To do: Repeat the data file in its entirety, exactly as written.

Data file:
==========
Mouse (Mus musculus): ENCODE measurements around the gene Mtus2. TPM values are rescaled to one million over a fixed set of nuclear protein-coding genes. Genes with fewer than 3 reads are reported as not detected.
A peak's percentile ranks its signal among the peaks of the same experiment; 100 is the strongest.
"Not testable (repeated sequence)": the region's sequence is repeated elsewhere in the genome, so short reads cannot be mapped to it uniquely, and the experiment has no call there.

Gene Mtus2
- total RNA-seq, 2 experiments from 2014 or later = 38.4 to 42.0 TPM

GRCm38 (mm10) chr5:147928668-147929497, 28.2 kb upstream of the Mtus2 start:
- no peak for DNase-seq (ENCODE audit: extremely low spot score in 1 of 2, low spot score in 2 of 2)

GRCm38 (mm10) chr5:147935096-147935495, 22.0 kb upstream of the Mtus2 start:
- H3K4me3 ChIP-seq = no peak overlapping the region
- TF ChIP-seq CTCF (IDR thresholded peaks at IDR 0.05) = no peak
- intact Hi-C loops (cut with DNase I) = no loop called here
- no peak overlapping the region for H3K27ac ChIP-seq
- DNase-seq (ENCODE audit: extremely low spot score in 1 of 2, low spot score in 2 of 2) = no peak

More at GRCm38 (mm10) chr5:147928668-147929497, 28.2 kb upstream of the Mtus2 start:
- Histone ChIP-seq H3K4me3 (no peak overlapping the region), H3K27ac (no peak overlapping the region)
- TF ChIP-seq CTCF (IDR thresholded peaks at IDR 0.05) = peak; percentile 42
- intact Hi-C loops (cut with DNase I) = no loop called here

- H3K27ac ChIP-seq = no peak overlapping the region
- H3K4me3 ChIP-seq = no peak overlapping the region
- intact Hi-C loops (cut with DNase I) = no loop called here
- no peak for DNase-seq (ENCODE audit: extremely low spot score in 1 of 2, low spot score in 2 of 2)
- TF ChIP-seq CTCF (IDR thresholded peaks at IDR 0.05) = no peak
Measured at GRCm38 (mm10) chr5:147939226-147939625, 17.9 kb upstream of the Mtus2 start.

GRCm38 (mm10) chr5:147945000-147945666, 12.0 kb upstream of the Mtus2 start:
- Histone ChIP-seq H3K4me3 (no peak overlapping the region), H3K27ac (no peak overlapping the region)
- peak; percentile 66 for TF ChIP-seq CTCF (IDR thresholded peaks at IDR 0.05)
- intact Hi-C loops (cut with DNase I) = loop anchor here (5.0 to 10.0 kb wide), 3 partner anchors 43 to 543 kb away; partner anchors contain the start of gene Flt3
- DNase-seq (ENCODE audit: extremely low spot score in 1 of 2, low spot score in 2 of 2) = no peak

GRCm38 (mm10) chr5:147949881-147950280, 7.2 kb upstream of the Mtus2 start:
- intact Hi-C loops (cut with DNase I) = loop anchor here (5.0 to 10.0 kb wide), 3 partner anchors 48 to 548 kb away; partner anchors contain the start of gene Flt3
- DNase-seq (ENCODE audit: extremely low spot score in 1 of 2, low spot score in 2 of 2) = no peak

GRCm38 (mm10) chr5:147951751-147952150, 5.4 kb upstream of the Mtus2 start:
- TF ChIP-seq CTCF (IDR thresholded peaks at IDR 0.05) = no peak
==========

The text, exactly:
Mouse (Mus musculus): ENCODE measurements around the gene Mtus2. TPM values are rescaled to one million over a fixed set of nuclear protein-coding genes. Genes with fewer than 3 reads are reported as not detected.
A peak's percentile ranks its signal among the peaks of the same experiment; 100 is the strongest.
"Not testable (repeated sequence)": the region's sequence is repeated elsewhere in the genome, so short reads cannot be mapped to it uniquely, and the experiment has no call there.

Gene Mtus2
- total RNA-seq, 2 experiments from 2014 or later = 38.4 to 42.0 TPM

GRCm38 (mm10) chr5:147928668-147929497, 28.2 kb upstream of the Mtus2 start:
- no peak for DNase-seq (ENCODE audit: extremely low spot score in 1 of 2, low spot score in 2 of 2)

GRCm38 (mm10) chr5:147935096-147935495, 22.0 kb upstream of the Mtus2 start:
- H3K4me3 ChIP-seq = no peak overlapping the region
- TF ChIP-seq CTCF (IDR thresholded peaks at IDR 0.05) = no peak
- intact Hi-C loops (cut with DNase I) = no loop called here
- no peak overlapping the region for H3K27ac ChIP-seq
- DNase-seq (ENCODE audit: extremely low spot score in 1 of 2, low spot score in 2 of 2) = no peak

More at GRCm38 (mm10) chr5:147928668-147929497, 28.2 kb upstream of the Mtus2 start:
- Histone ChIP-seq H3K4me3 (no peak overlapping the region), H3K27ac (no peak overlapping the region)
- TF ChIP-seq CTCF (IDR thresholded peaks at IDR 0.05) = peak; percentile 42
- intact Hi-C loops (cut with DNase I) = no loop called here

- H3K27ac ChIP-seq = no peak overlapping the region
- H3K4me3 ChIP-seq = no peak overlapping the region
- intact Hi-C loops (cut with DNase I) = no loop called here
- no peak for DNase-seq (ENCODE audit: extremely low spot score in 1 of 2, low spot score in 2 of 2)
- TF ChIP-seq CTCF (IDR thresholded peaks at IDR 0.05) = no peak
Measured at GRCm38 (mm10) chr5:147939226-147939625, 17.9 kb upstream of the Mtus2 start.

GRCm38 (mm10) chr5:147945000-147945666, 12.0 kb upstream of the Mtus2 start:
- Histone ChIP-seq H3K4me3 (no peak overlapping the region), H3K27ac (no peak overlapping the region)
- peak; percentile 66 for TF ChIP-seq CTCF (IDR thresholded peaks at IDR 0.05)
- intact Hi-C loops (cut with DNase I) = loop anchor here (5.0 to 10.0 kb wide), 3 partner anchors 43 to 543 kb away; partner anchors contain the start of gene Flt3
- DNase-seq (ENCODE audit: extremely low spot score in 1 of 2, low spot score in 2 of 2) = no peak

GRCm38 (mm10) chr5:147949881-147950280, 7.2 kb upstream of the Mtus2 start:
- intact Hi-C loops (cut with DNase I) = loop anchor here (5.0 to 10.0 kb wide), 3 partner anchors 48 to 548 kb away; partner anchors contain the start of gene Flt3
- DNase-seq (ENCODE audit: extremely low spot score in 1 of 2, low spot score in 2 of 2) = no peak

GRCm38 (mm10) chr5:147951751-147952150, 5.4 kb upstream of the Mtus2 start:
- TF ChIP-seq CTCF (IDR thresholded peaks at IDR 0.05) = no peak